The political will is now in place for the deployment of CSP plants in the Sahara Desert, with transmission of it's clean electricity into Europe. It's nemesis will of course be nuclear. But CSP has many advantages over nuclear: rapid construction times (3 years versus 10 -20 years), low environmental impact (even positive environmental impact can be achieved where desalination is incorporated in the plant, thereby providing water for both human consumption and agricultural use), unlimited availability of resource (in any given 2 week period, deserts receive the same amount of energy from the sun as is contained in all nuclear fuel reserves), lower security and terrorist risk (compare the bombing of a nuclear plant to the taking out of a bunch of mirrors in the desert - transnational devastation versus 7 years bad luck). Let the race commence.

Sunday, July 13, 2008

Wild Law


I'm back - after 2 weeks in the wilderness. Well, Scotland, to be exact, but in some ways it felt like a dip into the wild. After a weekend in Edinburgh for a bit of film festival celebrations for the premier of my brother’s latest documentary (The New Ten Commandments), we headed off up the west coast to the Highlands. A land I know well and love, in part due to the lesser dominance of human impact. No TV (no problem), no radio (hmm), no phone connection (survivable), no internet connection (hugely frustrating). Just the two of us, millions of midges and a pile of books.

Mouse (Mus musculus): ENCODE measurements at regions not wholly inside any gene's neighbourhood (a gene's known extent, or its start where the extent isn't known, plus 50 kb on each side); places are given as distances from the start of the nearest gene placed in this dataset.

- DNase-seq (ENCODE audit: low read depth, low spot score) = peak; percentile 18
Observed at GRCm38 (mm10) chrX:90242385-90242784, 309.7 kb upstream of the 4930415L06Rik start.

Where some pray under the hallowed edifices of the kirk, I communed with the ancient and sacred standing stones to be found in and around the Kilmartin Glen trying to unravel the mysteries of a civilization who had far greater connection with our planet than we do. A childhood shaped by authoritarian Catholicism and the rigid teachings of Jesuits failed to instill in me a belief in religion (the questioning of which led to much time spent outside the classroom). To this day it remains too ethnocentric and paternal for my taste. Instead, it made me question what our earth’s systems are. In time this has evolved into a recognition that all species and organisms – non-humans – have rights too.